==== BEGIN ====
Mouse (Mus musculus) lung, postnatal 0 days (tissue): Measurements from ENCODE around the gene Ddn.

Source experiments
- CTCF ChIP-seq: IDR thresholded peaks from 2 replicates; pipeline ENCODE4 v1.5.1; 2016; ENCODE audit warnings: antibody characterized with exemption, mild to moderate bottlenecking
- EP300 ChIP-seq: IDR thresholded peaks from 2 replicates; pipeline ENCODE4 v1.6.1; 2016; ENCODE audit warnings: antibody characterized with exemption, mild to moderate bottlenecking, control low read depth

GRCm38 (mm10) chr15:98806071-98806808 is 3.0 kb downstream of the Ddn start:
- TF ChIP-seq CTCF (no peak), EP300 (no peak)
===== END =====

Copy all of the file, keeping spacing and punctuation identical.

Mouse (Mus musculus) lung, postnatal 0 days (tissue): Measurements from ENCODE around the gene Ddn.

Source experiments
- CTCF ChIP-seq: IDR thresholded peaks from 2 replicates; pipeline ENCODE4 v1.5.1; 2016; ENCODE audit warnings: antibody characterized with exemption, mild to moderate bottlenecking
- EP300 ChIP-seq: IDR thresholded peaks from 2 replicates; pipeline ENCODE4 v1.6.1; 2016; ENCODE audit warnings: antibody characterized with exemption, mild to moderate bottlenecking, control low read depth

GRCm38 (mm10) chr15:98806071-98806808 is 3.0 kb downstream of the Ddn start:
- TF ChIP-seq CTCF (no peak), EP300 (no peak)